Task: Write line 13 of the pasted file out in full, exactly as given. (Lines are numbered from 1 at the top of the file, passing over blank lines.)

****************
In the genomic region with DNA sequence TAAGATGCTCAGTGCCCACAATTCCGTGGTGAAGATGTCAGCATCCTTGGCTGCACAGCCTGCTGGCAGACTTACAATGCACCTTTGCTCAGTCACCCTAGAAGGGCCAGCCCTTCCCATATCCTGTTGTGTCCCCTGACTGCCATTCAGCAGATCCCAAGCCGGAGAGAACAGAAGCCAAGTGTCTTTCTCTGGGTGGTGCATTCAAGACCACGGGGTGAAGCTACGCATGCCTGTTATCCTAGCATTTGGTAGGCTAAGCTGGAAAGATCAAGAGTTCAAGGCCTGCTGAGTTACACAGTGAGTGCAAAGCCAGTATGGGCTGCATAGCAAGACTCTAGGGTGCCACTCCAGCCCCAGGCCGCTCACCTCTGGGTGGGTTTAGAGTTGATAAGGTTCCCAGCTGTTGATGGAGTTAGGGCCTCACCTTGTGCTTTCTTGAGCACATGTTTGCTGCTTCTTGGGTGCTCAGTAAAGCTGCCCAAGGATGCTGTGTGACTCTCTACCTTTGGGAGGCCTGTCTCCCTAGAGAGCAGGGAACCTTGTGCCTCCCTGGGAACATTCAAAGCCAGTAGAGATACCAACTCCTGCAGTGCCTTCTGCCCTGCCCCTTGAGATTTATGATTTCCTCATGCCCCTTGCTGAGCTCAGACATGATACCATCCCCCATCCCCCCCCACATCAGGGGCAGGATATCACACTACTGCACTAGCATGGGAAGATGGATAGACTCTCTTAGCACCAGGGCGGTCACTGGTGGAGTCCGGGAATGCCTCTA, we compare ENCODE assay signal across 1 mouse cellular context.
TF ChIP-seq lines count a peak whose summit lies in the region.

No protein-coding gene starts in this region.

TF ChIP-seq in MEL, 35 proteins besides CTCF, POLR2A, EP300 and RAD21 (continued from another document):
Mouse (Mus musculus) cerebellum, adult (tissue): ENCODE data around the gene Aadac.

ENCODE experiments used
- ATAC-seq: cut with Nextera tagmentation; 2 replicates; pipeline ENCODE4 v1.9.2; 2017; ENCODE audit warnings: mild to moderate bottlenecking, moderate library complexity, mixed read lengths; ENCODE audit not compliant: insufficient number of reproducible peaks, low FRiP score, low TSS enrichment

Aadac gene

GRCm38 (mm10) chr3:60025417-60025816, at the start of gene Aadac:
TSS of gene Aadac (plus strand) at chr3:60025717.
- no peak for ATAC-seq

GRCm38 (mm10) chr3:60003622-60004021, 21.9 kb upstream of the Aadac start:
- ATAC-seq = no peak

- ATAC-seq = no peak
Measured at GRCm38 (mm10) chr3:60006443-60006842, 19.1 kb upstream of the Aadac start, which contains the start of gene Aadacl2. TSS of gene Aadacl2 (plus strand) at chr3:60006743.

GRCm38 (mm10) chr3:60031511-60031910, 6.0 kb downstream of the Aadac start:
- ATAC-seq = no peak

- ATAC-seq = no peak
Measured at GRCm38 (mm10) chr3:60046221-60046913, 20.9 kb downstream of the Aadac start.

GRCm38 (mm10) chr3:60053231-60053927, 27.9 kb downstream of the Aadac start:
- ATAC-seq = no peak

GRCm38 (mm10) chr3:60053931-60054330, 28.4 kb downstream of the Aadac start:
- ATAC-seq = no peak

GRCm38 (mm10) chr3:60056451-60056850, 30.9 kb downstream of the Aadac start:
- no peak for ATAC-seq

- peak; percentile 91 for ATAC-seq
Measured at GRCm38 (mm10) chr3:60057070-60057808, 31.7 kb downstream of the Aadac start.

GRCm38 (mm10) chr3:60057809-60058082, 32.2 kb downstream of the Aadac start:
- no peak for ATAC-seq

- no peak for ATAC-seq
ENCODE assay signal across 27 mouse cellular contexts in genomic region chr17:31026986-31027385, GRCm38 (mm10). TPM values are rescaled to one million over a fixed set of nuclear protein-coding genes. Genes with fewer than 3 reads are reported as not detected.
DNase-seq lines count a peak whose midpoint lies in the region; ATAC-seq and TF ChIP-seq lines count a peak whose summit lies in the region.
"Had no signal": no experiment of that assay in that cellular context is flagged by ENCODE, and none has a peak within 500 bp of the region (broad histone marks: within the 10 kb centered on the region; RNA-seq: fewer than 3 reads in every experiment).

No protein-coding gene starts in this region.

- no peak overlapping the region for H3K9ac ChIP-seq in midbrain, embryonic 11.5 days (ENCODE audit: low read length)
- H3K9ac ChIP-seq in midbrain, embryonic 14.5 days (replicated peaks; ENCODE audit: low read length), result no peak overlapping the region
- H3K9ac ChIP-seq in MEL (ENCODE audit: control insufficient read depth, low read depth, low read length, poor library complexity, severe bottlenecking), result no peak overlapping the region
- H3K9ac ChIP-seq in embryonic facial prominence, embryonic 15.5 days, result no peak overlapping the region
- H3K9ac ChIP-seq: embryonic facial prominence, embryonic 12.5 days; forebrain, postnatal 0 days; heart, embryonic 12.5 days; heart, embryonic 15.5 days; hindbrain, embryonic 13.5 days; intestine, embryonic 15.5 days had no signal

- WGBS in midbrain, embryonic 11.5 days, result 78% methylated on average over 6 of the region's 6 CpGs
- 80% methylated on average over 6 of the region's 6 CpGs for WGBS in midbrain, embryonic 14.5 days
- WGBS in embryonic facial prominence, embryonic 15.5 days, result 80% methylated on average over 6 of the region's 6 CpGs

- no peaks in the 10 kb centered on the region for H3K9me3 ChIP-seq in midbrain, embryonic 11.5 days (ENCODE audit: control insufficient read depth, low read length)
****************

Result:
- ATAC-seq = no peak